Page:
MRI safety when one has a tattoo or permanent makeup procedure has been a question since the infamous “Dear Abby” letter back in the 1980’s. The patient with permanent make-up had an MRI and felt a “heating up” or burning sensation during the MRI procedure. Is this reason for alarm, or perhaps a reason not to have an MRI if you have tattoos?
Magnetic Resonance Imaging was initially discovered by Felix Block and Edward Purcell in 1946, and both were awarded the Nobel Prize in 1952. Inside the late 70’s, the process began evolving into the technology we use for diagnosing illnesses in medicine today.
Women and men have decorated themselves for hundreds of years by means of makeup, jewelry, clothing, and traditional and cosmetic tattooing. Procedures including eyeliner, eyebrows, lips, eye shadow, and cheek blush are generally done in the U.S. and round the world. Other procedures called “para-medical tattooing” are done on scars (camouflage) and breast cancer survivors that have had reconstructive surgery using a nipple “graft” that is certainly with a lack of color. In this kind of paramedical work, the grafted nipple produced by the surgeon is tattooed an all natural color to match the healthy breast.
Magnetic resonance imaging is routinely performed, particularly for diagnosing head, neck and brain regions where permanent cosmetics including eyeliner are generally applied. Because of few reports of burning sensations inside the tattooed area during an MRI, some medical technicians have questioned whether or not they should perform MRI procedures on patients with permanent cosmetics.
Dr. Frank G. Shellock has conducted laboratory and clinical investigations in magnetic resonance imaging safety for over twenty years, and contains addressed the concerns noted above. A study was conducted of 135 subjects who underwent MR imaging after having permanent cosmetics applied. Of these, only two individuals (1.5%) experienced problems related to MR imaging. One subject reported a sensation of ‘slight tingling’ and the other subject reported a sensation of ‘burning’, both transient in nature. According to Dr. Shellock’s research, traditional tattoos caused more issues with burning sensations in the region in the tattoo.
It really is interesting to remember that most allergic reactions to traditional tattoos start to occur when a person is in contact with heat, such as sun exposure, or time spent in a hot steam room, or jacuzzi tub. Specific ingredients within the tattoo pigments such as cadmium yellow often cause irritation in a few individuals. The effect is swelling and itching in certain parts of the tattoo. This usually subsides when exposure to the temperature source ends. If the swelling continues, then a topical cream can be obtained from a physician (usually cortizone cream) to help relieve the irritation.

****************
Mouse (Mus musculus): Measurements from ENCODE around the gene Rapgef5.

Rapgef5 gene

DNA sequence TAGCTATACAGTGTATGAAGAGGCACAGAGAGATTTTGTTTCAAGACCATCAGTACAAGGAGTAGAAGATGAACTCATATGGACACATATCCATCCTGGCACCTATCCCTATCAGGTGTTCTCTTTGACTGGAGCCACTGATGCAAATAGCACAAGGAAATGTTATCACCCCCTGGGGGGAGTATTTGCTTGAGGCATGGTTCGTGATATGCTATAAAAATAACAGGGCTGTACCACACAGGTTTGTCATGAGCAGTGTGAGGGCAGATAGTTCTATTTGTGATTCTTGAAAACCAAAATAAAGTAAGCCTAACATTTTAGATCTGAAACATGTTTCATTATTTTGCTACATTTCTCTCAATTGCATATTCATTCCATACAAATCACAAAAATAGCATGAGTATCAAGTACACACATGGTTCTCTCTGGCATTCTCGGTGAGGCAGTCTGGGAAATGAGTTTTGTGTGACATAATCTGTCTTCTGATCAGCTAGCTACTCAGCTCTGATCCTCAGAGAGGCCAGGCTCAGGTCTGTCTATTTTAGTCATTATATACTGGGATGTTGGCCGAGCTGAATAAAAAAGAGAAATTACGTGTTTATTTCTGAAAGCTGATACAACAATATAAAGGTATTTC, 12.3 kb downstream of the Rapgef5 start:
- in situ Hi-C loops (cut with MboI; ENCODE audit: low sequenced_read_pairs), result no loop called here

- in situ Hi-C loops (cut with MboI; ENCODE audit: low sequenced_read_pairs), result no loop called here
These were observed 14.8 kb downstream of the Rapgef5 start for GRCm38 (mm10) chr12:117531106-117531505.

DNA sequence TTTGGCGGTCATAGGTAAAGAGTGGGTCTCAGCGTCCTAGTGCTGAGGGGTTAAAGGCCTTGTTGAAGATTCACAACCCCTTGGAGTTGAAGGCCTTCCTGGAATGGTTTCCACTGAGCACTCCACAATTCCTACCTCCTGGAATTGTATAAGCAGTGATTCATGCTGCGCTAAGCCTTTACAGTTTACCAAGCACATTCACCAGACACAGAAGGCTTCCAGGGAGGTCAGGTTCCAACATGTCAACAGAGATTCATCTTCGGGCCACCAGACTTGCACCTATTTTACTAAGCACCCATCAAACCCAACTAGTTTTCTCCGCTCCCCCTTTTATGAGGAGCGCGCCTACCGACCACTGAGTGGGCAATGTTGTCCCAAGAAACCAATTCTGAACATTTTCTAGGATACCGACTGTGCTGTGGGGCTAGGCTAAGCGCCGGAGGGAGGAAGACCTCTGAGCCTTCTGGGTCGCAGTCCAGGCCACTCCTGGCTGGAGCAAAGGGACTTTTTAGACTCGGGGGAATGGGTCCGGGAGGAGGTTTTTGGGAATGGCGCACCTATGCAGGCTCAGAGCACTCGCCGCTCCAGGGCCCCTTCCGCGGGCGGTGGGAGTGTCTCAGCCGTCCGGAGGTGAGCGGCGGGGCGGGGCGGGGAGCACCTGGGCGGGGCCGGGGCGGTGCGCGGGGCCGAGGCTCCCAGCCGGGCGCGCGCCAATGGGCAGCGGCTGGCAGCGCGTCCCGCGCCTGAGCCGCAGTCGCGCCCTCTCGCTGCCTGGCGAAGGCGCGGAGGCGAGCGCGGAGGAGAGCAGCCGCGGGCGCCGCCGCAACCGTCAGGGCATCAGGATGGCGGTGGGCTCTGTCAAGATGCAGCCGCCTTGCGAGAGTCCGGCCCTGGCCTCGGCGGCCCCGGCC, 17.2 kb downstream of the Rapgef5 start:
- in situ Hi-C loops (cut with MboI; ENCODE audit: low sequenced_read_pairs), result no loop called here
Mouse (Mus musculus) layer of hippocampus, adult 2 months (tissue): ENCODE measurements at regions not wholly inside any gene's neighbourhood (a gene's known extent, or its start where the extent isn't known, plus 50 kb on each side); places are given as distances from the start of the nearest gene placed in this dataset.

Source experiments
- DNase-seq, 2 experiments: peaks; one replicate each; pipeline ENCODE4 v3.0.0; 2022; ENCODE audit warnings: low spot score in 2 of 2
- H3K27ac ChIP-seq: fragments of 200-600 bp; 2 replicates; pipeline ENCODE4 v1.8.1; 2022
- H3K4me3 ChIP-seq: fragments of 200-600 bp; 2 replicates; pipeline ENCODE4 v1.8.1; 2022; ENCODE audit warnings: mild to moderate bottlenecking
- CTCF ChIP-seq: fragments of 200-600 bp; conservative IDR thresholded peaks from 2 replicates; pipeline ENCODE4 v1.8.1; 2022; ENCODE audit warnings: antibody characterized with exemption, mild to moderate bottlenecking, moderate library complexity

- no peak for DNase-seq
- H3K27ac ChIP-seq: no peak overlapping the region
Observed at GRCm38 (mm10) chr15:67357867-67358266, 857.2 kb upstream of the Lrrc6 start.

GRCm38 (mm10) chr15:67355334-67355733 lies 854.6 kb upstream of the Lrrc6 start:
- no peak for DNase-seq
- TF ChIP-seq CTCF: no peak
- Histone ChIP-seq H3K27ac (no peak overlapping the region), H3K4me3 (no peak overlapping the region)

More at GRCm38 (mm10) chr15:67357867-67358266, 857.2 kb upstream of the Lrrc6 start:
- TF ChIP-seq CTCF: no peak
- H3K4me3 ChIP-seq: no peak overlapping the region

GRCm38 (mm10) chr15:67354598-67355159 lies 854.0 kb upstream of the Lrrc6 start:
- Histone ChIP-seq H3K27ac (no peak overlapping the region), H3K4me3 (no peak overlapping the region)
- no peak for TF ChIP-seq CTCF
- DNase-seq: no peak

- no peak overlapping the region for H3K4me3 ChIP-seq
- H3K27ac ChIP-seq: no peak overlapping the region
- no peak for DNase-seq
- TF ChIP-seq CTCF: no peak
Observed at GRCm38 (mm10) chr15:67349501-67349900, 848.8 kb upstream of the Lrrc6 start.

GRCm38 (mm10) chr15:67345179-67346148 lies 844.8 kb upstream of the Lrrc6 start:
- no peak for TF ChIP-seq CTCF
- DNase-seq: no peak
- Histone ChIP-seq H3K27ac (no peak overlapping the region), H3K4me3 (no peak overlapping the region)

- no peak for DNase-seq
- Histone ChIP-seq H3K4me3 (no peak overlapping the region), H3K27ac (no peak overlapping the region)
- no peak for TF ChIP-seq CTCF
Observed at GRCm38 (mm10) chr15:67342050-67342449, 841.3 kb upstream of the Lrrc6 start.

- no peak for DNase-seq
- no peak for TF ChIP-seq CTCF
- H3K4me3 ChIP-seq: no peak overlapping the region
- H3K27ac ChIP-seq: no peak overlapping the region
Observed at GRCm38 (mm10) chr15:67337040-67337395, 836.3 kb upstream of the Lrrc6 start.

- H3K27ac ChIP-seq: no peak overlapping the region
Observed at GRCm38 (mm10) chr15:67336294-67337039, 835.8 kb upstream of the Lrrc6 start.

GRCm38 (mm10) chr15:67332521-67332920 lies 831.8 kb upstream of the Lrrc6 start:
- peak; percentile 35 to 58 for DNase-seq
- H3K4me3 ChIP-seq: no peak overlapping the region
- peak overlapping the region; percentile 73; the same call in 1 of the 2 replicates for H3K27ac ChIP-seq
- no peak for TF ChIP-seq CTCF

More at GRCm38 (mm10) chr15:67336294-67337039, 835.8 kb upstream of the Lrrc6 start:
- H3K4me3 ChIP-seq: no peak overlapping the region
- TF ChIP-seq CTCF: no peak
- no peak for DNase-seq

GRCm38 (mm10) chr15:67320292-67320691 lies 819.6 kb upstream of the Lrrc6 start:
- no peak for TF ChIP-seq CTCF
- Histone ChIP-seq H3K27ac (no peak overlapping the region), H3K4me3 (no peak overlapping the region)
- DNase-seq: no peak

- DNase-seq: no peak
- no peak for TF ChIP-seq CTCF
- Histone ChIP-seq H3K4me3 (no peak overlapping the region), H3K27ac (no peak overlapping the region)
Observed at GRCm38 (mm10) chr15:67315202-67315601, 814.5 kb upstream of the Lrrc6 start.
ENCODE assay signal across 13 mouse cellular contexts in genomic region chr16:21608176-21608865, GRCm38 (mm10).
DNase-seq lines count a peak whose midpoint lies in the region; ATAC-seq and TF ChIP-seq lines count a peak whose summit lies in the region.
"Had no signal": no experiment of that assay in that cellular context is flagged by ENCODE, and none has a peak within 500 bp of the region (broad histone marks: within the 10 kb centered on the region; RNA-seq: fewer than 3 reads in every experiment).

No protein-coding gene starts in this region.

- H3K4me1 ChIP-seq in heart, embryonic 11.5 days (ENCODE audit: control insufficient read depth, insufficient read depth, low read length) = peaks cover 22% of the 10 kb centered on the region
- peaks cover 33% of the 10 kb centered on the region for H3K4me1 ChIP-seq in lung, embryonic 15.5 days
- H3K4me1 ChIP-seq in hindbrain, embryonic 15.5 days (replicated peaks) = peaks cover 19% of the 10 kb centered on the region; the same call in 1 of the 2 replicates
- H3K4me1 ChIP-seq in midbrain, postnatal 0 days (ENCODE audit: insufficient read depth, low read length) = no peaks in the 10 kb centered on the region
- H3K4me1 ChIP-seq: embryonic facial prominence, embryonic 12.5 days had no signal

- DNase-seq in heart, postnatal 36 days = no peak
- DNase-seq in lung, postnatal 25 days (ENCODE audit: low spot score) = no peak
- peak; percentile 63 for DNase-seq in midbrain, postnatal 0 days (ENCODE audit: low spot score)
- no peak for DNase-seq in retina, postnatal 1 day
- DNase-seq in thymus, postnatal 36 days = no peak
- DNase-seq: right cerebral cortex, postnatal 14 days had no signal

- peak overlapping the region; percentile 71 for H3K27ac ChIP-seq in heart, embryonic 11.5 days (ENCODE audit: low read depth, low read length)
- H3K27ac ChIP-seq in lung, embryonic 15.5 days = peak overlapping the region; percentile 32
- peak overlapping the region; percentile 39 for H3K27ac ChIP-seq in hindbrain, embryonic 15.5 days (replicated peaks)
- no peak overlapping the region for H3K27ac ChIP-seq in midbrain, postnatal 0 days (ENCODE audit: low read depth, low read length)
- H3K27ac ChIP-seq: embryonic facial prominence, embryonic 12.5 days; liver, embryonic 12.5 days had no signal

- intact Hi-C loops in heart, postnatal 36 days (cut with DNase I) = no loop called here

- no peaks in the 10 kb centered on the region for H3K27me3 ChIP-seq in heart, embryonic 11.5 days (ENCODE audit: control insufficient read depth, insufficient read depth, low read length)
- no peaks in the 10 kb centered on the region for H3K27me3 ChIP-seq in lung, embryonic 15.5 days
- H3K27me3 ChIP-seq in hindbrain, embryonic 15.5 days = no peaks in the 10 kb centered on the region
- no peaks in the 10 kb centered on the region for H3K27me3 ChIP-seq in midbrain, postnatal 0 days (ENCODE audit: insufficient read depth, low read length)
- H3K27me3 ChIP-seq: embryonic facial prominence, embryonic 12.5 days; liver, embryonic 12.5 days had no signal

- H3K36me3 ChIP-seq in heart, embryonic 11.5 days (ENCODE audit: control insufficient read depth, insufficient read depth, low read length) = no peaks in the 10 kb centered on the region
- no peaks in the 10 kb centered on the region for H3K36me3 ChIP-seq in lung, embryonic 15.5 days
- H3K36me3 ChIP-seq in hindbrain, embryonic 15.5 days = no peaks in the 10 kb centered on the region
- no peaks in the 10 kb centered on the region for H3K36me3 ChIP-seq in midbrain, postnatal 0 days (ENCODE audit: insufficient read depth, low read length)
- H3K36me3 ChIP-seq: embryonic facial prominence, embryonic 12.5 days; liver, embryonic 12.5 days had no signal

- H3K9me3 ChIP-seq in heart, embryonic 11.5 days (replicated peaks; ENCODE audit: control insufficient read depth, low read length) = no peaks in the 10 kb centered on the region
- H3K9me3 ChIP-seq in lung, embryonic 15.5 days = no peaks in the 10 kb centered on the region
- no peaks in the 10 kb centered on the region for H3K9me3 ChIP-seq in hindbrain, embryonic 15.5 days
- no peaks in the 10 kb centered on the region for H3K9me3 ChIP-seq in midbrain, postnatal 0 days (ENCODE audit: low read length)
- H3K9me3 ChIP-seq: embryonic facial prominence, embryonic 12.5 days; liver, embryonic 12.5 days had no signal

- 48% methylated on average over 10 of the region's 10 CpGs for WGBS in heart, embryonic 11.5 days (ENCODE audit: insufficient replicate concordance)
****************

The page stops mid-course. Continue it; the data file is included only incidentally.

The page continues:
Dr. Shellock recommends that those who have permanent makeup procedures should advise their MRI technician. Because “artifacts” can present up on the results, it is necessary for your medical professional to be familiar with why you have the artifacts. These artifacts are predominantly associated with the presence of pigments that use iron oxide or any other type ccssdw metal and occur in the immediate area of the tattoo or permanent makeup. Additionally, the technician may give the individual a cold compress (a wet wash cloth) to use through the MRI procedure in the rare case of the burning sensation inside the tattooed area.
In summary, it really is clear to view that the advantages of getting an MRI outweigh the slight chance of a reaction from pictures of eyeliner tattoo or traditional tattooing through the MRI. The art and science of permanent makeup goes by many different names: micropigmentation, permanent cosmetics, derma pigmentation, intradermal cosmetics, dermagraphics and cosmetic tattoos. Since the procedures related to permanent makeup become a little more main stream people gets to be more mindful of the advantages, particularly for people who suffer from illness, disease, injury or scarring. Inside my recent article “Building a Bridge: Plastic Surgery and Micropigmentation” I explored your relationship between cosmetic surgery and permanent makeup. I would personally now want to discuss how permanent makeup could work as part of the solution for a number of medical conditions.